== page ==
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Movie Momentum

The growth of the film industry in Oklahoma has grown exponentially from six films in 2015 to 34 last year. With the foundation laid by legendary movie producer Gray Frederickson to current heavy hitters Prairie Surf Media, Oklahoma is poised to capitalize on this growing industry.

The film industry in Oklahoma has come a long way. Let’s do a quick recap:

Where it started
In 2001, my dad formed a film production company called Graymark Productions with legendary movie producer, Gray Frederickson, who won a Best Picture Oscar for The Godfather Part II in 1975. At the height of his career, Frederickson knew most everyone in the business, but he was extremely humble. He was a true champion of film, a proud ambassador of OKC and a great friend. Everyone loved Gray.

It’s difficult to talk about the film industry in Oklahoma without talking about Gray Frederickson. In recent years, I had the exciting opportunity to work with Lance McDaniel, filmmaker, former executive director of DeadCenter Film Festival and one of Gray’s mentees, to develop the score for several of his films. One of which starred Rachel Cannon, actress, CEO of Prairie Surf Media, and also one of Gray’s mentees. All roads seem to point back to this one man, so it seemed only fitting to acknowledge his personal contributions before talking about the industry as a whole. Gray’s reach in the Oklahoma film community is difficult to quantify, but it’s clear that the film industry wouldn’t be what it is today without him.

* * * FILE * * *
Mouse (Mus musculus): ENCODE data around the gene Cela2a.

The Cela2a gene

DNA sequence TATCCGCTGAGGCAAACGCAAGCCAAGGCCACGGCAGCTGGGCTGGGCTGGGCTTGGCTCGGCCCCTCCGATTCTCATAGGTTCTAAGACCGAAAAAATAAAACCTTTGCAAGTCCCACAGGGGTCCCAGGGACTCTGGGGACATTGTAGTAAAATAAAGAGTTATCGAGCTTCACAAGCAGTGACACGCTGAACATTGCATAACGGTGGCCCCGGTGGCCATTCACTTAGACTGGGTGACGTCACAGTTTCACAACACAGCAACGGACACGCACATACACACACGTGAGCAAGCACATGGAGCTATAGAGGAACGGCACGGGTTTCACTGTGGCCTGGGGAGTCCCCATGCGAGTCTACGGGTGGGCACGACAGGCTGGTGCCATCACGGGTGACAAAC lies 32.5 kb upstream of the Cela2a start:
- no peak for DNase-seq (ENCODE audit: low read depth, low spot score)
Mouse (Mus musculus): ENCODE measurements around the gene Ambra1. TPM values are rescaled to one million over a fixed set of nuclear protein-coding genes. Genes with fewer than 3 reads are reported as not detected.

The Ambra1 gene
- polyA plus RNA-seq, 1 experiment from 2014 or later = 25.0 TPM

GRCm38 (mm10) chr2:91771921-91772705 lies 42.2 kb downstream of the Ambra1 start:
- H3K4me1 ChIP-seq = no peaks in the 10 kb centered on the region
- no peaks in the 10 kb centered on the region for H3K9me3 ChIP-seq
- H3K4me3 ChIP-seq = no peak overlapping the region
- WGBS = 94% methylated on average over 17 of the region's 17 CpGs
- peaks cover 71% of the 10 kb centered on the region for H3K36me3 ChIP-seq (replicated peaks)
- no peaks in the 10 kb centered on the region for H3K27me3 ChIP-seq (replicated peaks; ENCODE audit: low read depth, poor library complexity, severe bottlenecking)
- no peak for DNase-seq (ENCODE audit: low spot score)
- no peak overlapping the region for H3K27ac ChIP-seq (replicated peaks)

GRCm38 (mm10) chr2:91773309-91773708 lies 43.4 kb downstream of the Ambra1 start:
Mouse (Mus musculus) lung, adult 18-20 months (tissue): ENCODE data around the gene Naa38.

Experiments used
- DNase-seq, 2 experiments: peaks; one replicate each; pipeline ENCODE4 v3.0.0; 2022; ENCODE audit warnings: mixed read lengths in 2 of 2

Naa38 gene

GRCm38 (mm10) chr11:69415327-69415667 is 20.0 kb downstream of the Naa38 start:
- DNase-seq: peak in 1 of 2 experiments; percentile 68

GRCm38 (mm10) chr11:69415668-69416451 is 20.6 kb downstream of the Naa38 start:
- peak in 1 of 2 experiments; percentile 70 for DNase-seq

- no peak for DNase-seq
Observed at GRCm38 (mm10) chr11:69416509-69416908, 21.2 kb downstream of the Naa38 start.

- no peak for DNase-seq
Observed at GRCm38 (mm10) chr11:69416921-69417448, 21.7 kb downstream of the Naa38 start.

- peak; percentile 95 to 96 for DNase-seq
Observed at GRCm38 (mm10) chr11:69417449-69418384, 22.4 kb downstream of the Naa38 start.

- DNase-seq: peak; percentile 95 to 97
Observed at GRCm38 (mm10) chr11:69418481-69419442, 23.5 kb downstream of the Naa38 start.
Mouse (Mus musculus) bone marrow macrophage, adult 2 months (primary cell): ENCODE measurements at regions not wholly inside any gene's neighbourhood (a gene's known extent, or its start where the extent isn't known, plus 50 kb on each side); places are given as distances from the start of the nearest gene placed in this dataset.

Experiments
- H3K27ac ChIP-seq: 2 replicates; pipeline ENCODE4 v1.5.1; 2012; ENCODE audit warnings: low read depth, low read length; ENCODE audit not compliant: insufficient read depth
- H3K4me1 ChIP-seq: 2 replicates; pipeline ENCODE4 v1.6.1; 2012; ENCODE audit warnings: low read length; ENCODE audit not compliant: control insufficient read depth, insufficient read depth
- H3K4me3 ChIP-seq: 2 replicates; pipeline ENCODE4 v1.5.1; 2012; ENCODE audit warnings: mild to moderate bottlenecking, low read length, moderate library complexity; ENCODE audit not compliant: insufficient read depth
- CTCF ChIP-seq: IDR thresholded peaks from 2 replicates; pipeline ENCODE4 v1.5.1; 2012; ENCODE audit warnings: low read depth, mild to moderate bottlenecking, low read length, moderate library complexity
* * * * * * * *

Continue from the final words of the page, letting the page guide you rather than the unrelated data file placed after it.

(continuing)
Where it’s going
In 2015, Oklahoma averaged six movies per year and an $8 million direct fiscal impact. Flash forward to 2021, and Oklahoma had 34 productions with a $161 million direct fiscal impact. (According to the Oklahoma Film Office, the $161 million turns out to be closer to $400 million when you factor in ancillary spending in the state.) Significant growth is happening, and it doesn’t seem to be slowing down. In fact, the film industry’s production spending increased by 16.1% in North America during the pandemic, and the demand for content is only increasing.

Of course, more films means more money being brought into Oklahoma, but what I’m finding interesting is the correlation between more productions and the per film economic impact. For example, in 2015 the average production was $1.33 million ($8 million for six films), while in 2021 the average production was $4.7 million ($161 million for 34 projects). More productions in our state seems to have quite the compounding effect.

What could be
I think it’s safe to say that the film industry in the 405 is really just getting started. As we’ve seen in Hollywood, and more recently in Atlanta, other complementary industries will benefit from the film industry’s continued success. Tourism, the music industry, video gaming, production technologies, higher education film programs and other entertainment-related degrees, marketing and distribution, public relations and advertising will all experience growth too.

Movies create momentum.

Photo provided

 

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